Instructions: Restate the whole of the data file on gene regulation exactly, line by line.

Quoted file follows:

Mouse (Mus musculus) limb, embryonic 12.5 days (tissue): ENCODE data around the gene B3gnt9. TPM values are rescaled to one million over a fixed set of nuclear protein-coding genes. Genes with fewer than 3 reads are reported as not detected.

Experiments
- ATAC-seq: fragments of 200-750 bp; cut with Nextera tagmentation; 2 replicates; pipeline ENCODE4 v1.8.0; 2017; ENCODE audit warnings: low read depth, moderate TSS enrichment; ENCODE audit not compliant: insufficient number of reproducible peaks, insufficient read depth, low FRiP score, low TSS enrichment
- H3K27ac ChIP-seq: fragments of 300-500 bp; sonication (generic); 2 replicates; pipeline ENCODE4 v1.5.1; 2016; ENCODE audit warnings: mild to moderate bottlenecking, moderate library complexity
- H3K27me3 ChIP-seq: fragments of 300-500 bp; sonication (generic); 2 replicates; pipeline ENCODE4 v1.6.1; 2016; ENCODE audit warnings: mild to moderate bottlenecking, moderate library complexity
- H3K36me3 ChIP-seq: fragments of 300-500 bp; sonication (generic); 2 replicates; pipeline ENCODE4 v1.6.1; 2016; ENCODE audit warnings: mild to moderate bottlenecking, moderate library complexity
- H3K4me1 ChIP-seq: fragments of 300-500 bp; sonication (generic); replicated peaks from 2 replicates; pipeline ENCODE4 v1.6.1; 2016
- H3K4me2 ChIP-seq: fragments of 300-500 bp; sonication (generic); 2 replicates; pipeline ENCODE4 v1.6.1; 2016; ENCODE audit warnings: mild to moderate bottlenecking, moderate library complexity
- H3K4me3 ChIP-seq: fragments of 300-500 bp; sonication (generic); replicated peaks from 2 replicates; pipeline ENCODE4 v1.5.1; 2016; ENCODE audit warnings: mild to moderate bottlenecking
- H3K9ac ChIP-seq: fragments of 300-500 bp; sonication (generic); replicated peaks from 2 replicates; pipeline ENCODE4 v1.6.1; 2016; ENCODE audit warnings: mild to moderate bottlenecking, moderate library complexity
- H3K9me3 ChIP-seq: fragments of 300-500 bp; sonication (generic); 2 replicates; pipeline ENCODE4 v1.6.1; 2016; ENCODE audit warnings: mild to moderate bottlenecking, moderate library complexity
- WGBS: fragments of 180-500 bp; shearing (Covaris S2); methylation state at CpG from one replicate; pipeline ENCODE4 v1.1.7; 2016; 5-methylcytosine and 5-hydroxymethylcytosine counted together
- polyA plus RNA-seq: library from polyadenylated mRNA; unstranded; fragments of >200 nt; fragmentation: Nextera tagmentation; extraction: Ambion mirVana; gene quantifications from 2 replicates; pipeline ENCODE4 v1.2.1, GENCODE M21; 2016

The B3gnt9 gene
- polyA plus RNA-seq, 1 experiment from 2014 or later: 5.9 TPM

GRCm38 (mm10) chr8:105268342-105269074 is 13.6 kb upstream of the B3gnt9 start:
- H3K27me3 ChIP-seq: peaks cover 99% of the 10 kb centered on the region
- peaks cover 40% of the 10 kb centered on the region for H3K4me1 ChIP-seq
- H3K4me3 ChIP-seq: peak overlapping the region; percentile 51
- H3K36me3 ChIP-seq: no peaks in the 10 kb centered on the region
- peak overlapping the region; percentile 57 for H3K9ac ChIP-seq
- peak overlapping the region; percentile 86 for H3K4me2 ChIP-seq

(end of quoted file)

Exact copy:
Mouse (Mus musculus) limb, embryonic 12.5 days (tissue): ENCODE data around the gene B3gnt9. TPM values are rescaled to one million over a fixed set of nuclear protein-coding genes. Genes with fewer than 3 reads are reported as not detected.

Experiments
- ATAC-seq: fragments of 200-750 bp; cut with Nextera tagmentation; 2 replicates; pipeline ENCODE4 v1.8.0; 2017; ENCODE audit warnings: low read depth, moderate TSS enrichment; ENCODE audit not compliant: insufficient number of reproducible peaks, insufficient read depth, low FRiP score, low TSS enrichment
- H3K27ac ChIP-seq: fragments of 300-500 bp; sonication (generic); 2 replicates; pipeline ENCODE4 v1.5.1; 2016; ENCODE audit warnings: mild to moderate bottlenecking, moderate library complexity
- H3K27me3 ChIP-seq: fragments of 300-500 bp; sonication (generic); 2 replicates; pipeline ENCODE4 v1.6.1; 2016; ENCODE audit warnings: mild to moderate bottlenecking, moderate library complexity
- H3K36me3 ChIP-seq: fragments of 300-500 bp; sonication (generic); 2 replicates; pipeline ENCODE4 v1.6.1; 2016; ENCODE audit warnings: mild to moderate bottlenecking, moderate library complexity
- H3K4me1 ChIP-seq: fragments of 300-500 bp; sonication (generic); replicated peaks from 2 replicates; pipeline ENCODE4 v1.6.1; 2016
- H3K4me2 ChIP-seq: fragments of 300-500 bp; sonication (generic); 2 replicates; pipeline ENCODE4 v1.6.1; 2016; ENCODE audit warnings: mild to moderate bottlenecking, moderate library complexity
- H3K4me3 ChIP-seq: fragments of 300-500 bp; sonication (generic); replicated peaks from 2 replicates; pipeline ENCODE4 v1.5.1; 2016; ENCODE audit warnings: mild to moderate bottlenecking
- H3K9ac ChIP-seq: fragments of 300-500 bp; sonication (generic); replicated peaks from 2 replicates; pipeline ENCODE4 v1.6.1; 2016; ENCODE audit warnings: mild to moderate bottlenecking, moderate library complexity
- H3K9me3 ChIP-seq: fragments of 300-500 bp; sonication (generic); 2 replicates; pipeline ENCODE4 v1.6.1; 2016; ENCODE audit warnings: mild to moderate bottlenecking, moderate library complexity
- WGBS: fragments of 180-500 bp; shearing (Covaris S2); methylation state at CpG from one replicate; pipeline ENCODE4 v1.1.7; 2016; 5-methylcytosine and 5-hydroxymethylcytosine counted together
- polyA plus RNA-seq: library from polyadenylated mRNA; unstranded; fragments of >200 nt; fragmentation: Nextera tagmentation; extraction: Ambion mirVana; gene quantifications from 2 replicates; pipeline ENCODE4 v1.2.1, GENCODE M21; 2016

The B3gnt9 gene
- polyA plus RNA-seq, 1 experiment from 2014 or later: 5.9 TPM

GRCm38 (mm10) chr8:105268342-105269074 is 13.6 kb upstream of the B3gnt9 start:
- H3K27me3 ChIP-seq: peaks cover 99% of the 10 kb centered on the region
- peaks cover 40% of the 10 kb centered on the region for H3K4me1 ChIP-seq
- H3K4me3 ChIP-seq: peak overlapping the region; percentile 51
- H3K36me3 ChIP-seq: no peaks in the 10 kb centered on the region
- peak overlapping the region; percentile 57 for H3K9ac ChIP-seq
- peak overlapping the region; percentile 86 for H3K4me2 ChIP-seq